The White Horse of Uffington
Cult and Mythology
Some researchers see the Horse as representing the Celtic horse goddess Epona, who was worshipped as a protector of horses, and also had associations with fertility. However, the cult Epona was imported from Gaul (France) probably in the first century AD, which is when we find the first depictions of the horse goddess. This date is at least six centuries after the Uffington horse was carved. Nevertheless, the horse was of great ritual and economic importance during the Bronze and Iron Ages, as attested by its depictions on jewelery, coins and other metal objects. Perhaps the carving represents a native British horse-goddess, such as Rhiannon, described in later Welsh mythology as a beautiful woman dressed in gold and riding a white horse.
Others, however, see the White Horse as connected with the worship of Belinos or Belinus, ‘the shining one’, a Celtic sun god often associated with horses. Bronze and Iron Age sun chariots, mythological representations of the sun in a chariot, were shown as being pulled by horses, as can be seen from the 14th century BC example from Trundholm in Denmark. If, as is now believed, the Celts were settled in Britain at the latest by the end of the Bronze Age, then the White Horse could still be interpreted as a Celtic horse-goddess symbol.
An Ancient Dragon?
There are some who believe that the great carving does not represent a horse at all but a dragon. A legend connected with Dragon Hill, a low natural flat-topped mound situated in the valley below the White Horse, suggests that the Horse depicts the mythical dragon slain by St. George on that hill. The blood of the dying dragon was supposed to have been spilled on Dragon Hill, leaving a bare white chalk scar where to this day no grass will grow. Perhaps the St. George connection with the White Horse is a confused memory of some strange prehistoric ritual performed on Dragon Hill by its creators, perhaps as long as three thousand years ago.
Up until the late 19th century the White Horse was scoured every year, as part of a two day Midsummer country fair, which also included traditional games and merrymaking. Nowadays the accompanying festival has gone and the task of maintaining the Horse is undertaken by English Heritage, the organisation responsible for the site, the last scouring taking place on June 24, 2000.
Why were Hill Figures Created?
The reasons for the creation of these hillfigures are probably as varied as the figures represented. New archaeological and geological evidence is increasingly indicating a medieval date for the giant naked human figures, which some historians have argued were products of an age of civil war and extreme political turmoil in England, when satire was sometimes the only weapon. Compared to the huge stone permanence of structures like the Avebury Monuments and Stonehenge, hill figures are much more transitory, ten or twenty years without scouring and the carving could be lost forever.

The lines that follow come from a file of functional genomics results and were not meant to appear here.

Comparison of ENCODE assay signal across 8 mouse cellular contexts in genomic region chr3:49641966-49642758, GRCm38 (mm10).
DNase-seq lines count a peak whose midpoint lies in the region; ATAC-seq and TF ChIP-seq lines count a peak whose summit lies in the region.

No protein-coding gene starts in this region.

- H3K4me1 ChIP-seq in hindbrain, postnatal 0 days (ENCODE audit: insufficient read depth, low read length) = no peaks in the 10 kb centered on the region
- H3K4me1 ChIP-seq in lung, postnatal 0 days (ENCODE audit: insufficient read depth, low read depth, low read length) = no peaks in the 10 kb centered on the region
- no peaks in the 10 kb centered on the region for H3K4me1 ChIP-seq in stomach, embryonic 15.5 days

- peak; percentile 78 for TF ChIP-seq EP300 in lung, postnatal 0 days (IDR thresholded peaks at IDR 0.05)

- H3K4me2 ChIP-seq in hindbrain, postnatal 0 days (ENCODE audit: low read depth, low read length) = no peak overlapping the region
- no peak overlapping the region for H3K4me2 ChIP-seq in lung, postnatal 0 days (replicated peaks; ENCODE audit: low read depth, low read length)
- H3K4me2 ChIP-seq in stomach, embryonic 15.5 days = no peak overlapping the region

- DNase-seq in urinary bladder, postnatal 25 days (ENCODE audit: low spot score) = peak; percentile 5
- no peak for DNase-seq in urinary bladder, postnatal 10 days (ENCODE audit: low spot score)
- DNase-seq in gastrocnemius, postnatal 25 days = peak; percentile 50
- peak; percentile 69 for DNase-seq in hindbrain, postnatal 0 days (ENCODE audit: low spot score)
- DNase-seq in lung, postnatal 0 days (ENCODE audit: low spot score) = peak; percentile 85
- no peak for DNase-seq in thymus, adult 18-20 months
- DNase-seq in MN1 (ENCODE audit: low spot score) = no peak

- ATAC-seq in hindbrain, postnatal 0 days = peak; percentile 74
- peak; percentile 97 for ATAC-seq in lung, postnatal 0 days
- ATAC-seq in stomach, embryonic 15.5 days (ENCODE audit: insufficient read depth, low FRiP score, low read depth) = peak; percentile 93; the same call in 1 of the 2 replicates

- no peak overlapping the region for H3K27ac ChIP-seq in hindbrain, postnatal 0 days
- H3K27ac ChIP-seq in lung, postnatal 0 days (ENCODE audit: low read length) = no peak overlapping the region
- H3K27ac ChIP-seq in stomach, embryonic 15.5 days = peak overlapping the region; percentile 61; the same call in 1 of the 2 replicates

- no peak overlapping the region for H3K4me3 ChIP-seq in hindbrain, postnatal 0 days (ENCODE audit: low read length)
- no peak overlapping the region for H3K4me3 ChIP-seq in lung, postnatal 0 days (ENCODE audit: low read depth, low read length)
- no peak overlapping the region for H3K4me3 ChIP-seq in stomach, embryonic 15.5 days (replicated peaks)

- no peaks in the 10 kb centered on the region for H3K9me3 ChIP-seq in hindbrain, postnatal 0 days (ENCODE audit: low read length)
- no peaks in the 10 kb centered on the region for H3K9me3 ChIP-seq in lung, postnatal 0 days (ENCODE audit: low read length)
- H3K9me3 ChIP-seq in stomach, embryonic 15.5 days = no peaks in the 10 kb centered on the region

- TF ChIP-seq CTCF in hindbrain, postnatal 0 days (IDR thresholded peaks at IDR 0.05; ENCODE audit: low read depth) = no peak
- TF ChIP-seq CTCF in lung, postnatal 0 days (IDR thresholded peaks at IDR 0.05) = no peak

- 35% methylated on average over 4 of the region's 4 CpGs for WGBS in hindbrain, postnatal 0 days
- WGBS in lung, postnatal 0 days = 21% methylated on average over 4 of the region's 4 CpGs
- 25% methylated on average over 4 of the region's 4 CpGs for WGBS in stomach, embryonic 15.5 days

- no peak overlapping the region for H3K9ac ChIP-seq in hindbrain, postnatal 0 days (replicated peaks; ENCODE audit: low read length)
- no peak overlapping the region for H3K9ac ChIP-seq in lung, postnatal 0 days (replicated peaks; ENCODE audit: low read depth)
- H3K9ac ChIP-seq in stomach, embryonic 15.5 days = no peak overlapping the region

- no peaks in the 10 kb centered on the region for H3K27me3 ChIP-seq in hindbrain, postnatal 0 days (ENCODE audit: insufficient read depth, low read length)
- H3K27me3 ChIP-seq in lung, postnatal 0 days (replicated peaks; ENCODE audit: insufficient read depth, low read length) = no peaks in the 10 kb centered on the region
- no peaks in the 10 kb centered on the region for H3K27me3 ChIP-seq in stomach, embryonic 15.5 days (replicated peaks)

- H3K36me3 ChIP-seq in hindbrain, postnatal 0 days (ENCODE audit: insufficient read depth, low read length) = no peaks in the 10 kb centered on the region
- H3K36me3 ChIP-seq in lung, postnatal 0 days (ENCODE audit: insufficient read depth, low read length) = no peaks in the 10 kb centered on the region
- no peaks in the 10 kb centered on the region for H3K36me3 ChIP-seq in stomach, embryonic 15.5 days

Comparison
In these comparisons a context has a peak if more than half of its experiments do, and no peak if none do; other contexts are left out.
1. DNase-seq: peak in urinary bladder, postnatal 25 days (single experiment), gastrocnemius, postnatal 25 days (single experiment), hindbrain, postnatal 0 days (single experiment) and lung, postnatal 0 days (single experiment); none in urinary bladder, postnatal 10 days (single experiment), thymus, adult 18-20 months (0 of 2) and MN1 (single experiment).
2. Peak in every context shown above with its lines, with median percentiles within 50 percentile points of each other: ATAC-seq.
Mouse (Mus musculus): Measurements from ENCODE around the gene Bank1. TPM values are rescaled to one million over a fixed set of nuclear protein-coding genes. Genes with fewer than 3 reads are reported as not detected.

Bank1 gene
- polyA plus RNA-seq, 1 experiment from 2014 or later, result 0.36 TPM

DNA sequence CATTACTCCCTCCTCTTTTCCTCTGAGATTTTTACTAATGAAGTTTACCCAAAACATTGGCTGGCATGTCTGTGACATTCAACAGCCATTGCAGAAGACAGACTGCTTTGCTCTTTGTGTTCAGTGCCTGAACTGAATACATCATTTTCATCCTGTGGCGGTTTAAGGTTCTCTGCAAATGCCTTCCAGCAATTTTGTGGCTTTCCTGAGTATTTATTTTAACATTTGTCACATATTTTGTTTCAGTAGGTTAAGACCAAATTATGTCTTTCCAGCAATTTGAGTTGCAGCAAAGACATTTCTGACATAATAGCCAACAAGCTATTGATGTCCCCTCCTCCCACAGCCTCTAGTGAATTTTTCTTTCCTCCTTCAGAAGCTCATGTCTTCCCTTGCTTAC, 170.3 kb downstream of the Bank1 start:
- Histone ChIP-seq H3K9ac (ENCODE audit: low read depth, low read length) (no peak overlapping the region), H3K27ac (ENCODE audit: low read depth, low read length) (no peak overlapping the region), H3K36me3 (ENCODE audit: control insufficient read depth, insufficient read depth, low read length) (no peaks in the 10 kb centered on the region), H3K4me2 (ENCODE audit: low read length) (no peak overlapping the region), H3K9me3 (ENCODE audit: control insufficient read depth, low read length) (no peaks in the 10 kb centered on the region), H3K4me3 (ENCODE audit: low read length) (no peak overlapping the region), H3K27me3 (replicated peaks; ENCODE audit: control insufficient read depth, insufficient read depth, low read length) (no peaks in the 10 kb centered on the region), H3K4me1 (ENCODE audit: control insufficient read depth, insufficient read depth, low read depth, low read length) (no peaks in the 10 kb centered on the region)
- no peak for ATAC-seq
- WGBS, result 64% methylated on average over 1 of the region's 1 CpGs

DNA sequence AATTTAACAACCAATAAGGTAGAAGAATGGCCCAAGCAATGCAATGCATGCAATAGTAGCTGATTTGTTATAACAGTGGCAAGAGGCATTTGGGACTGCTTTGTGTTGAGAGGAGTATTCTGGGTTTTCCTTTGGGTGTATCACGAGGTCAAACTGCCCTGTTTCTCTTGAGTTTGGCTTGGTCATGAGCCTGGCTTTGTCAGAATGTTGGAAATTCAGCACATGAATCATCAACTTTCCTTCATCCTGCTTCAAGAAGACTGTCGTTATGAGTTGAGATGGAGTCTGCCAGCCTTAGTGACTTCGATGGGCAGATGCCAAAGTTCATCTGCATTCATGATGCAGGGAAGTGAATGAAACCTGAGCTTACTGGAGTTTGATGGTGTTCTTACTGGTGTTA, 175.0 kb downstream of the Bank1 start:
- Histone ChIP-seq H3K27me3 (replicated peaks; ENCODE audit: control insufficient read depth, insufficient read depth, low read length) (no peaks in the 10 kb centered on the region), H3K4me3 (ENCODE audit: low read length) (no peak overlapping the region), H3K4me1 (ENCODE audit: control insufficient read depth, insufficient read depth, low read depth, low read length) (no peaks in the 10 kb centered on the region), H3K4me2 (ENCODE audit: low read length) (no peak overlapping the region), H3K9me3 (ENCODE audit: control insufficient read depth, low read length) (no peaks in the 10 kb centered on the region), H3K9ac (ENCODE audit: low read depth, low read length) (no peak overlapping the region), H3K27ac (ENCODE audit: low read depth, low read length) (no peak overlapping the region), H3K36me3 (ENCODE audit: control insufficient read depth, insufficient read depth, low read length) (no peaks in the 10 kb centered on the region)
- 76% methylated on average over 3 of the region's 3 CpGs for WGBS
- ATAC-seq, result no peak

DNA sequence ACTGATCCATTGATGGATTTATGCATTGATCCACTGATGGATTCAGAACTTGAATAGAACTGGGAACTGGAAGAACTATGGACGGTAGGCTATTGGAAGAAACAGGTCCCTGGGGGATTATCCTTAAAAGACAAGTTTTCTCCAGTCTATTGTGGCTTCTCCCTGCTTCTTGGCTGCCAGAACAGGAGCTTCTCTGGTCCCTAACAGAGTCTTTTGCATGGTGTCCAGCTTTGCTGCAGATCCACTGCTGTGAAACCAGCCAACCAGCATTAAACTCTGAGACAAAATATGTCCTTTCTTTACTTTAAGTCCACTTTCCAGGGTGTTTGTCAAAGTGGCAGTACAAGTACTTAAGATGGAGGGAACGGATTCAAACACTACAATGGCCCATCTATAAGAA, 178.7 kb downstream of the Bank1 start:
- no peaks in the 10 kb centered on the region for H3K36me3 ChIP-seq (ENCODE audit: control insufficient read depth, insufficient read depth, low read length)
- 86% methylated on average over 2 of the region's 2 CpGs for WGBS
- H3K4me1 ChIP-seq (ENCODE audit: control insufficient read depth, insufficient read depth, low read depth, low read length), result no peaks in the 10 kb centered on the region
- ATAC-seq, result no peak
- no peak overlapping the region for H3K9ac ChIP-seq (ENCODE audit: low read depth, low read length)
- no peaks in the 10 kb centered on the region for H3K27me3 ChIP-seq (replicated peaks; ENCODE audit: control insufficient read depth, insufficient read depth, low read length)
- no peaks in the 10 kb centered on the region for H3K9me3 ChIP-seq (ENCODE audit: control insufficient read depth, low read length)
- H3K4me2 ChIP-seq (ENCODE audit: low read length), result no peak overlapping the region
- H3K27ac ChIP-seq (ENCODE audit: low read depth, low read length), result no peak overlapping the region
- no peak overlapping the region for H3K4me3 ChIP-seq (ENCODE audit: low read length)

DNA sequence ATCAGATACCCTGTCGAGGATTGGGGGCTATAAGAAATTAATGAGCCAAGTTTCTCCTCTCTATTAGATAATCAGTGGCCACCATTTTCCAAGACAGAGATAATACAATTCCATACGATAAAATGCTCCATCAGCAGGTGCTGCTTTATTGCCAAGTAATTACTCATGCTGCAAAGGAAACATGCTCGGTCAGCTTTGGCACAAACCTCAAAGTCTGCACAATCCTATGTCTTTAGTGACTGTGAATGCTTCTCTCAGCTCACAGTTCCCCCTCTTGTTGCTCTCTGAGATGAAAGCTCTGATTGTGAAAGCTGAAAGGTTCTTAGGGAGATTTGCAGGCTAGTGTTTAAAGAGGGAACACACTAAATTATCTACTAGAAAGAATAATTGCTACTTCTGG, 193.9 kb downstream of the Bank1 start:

The fact that the figures could disappear so easily, along with their associated rituals and meaning, indicates that they were never intended to be anything more than temporary gestures, which have only survived either by accident, or in the case of the White Horse of Uffington, by the continued existence of extraordinary tenacious local tradition.
But this does not lesson their importance. These giant carvings are a fascinating glimpse into the lives and minds of their creators and how they viewed the landscape in which they lived.
In June 2010 vandals sprayed part of the White Horse with purple paint. A banner that read ‘fathers 4 justice stop the secret family courts’ was recovered from the site by police, although the Fathers 4 Justice organization denied any connection with the senseless act. Fortunately, the monument was restored by National Trust workers soon afterwards, and at least one has the satisfaction of knowing that the White Horse will still be galloping across the Berkshire Downs long after those responsible for the vandalism are laid under the sod.
Castledon, R. Ancient Hill Figures of Britain. Seaford, SB Publications. 1999.
Newman, P. The Lost Gods of Albion: The Chalk Hill-Figures of Britain. Sutton Publishing Ltd. 1997.
James, P & Thorpe, N. Ancient Mysteries. Ballantine Books. 1999.
Westwood, J. (ed) The Atlas of Mysterious Places. Guild. 1987.
Read more about the White Horse of Uffington
in my book Hidden History
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